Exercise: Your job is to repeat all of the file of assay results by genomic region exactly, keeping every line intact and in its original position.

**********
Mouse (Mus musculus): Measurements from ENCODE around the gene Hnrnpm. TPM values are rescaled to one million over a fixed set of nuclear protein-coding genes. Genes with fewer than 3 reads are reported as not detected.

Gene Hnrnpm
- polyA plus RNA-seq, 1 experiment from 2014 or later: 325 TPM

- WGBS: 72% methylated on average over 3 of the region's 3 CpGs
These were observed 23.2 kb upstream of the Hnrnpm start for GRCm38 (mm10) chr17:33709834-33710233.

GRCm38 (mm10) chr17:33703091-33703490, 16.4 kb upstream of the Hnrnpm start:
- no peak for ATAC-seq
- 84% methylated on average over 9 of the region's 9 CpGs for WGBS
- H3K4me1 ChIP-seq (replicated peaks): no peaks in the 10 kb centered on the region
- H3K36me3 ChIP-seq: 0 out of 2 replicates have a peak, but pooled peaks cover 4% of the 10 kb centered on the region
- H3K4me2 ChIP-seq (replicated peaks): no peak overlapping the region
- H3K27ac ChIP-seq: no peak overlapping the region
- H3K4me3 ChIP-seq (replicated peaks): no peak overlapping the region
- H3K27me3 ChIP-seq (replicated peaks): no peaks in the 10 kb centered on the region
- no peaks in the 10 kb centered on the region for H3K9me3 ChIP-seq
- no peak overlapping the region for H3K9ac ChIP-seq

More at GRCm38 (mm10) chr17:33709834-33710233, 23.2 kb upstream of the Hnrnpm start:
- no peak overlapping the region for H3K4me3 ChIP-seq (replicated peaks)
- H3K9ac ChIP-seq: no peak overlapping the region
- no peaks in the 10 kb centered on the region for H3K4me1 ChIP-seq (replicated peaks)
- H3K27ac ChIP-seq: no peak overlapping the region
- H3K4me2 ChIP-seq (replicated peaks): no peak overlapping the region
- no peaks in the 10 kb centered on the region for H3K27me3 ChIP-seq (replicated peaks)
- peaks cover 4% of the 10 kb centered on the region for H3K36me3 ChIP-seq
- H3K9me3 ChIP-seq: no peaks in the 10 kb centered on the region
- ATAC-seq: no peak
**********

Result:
Mouse (Mus musculus): Measurements from ENCODE around the gene Hnrnpm. TPM values are rescaled to one million over a fixed set of nuclear protein-coding genes. Genes with fewer than 3 reads are reported as not detected.

Gene Hnrnpm
- polyA plus RNA-seq, 1 experiment from 2014 or later: 325 TPM

- WGBS: 72% methylated on average over 3 of the region's 3 CpGs
These were observed 23.2 kb upstream of the Hnrnpm start for GRCm38 (mm10) chr17:33709834-33710233.

GRCm38 (mm10) chr17:33703091-33703490, 16.4 kb upstream of the Hnrnpm start:
- no peak for ATAC-seq
- 84% methylated on average over 9 of the region's 9 CpGs for WGBS
- H3K4me1 ChIP-seq (replicated peaks): no peaks in the 10 kb centered on the region
- H3K36me3 ChIP-seq: 0 out of 2 replicates have a peak, but pooled peaks cover 4% of the 10 kb centered on the region
- H3K4me2 ChIP-seq (replicated peaks): no peak overlapping the region
- H3K27ac ChIP-seq: no peak overlapping the region
- H3K4me3 ChIP-seq (replicated peaks): no peak overlapping the region
- H3K27me3 ChIP-seq (replicated peaks): no peaks in the 10 kb centered on the region
- no peaks in the 10 kb centered on the region for H3K9me3 ChIP-seq
- no peak overlapping the region for H3K9ac ChIP-seq

More at GRCm38 (mm10) chr17:33709834-33710233, 23.2 kb upstream of the Hnrnpm start:
- no peak overlapping the region for H3K4me3 ChIP-seq (replicated peaks)
- H3K9ac ChIP-seq: no peak overlapping the region
- no peaks in the 10 kb centered on the region for H3K4me1 ChIP-seq (replicated peaks)
- H3K27ac ChIP-seq: no peak overlapping the region
- H3K4me2 ChIP-seq (replicated peaks): no peak overlapping the region
- no peaks in the 10 kb centered on the region for H3K27me3 ChIP-seq (replicated peaks)
- peaks cover 4% of the 10 kb centered on the region for H3K36me3 ChIP-seq
- H3K9me3 ChIP-seq: no peaks in the 10 kb centered on the region
- ATAC-seq: no peak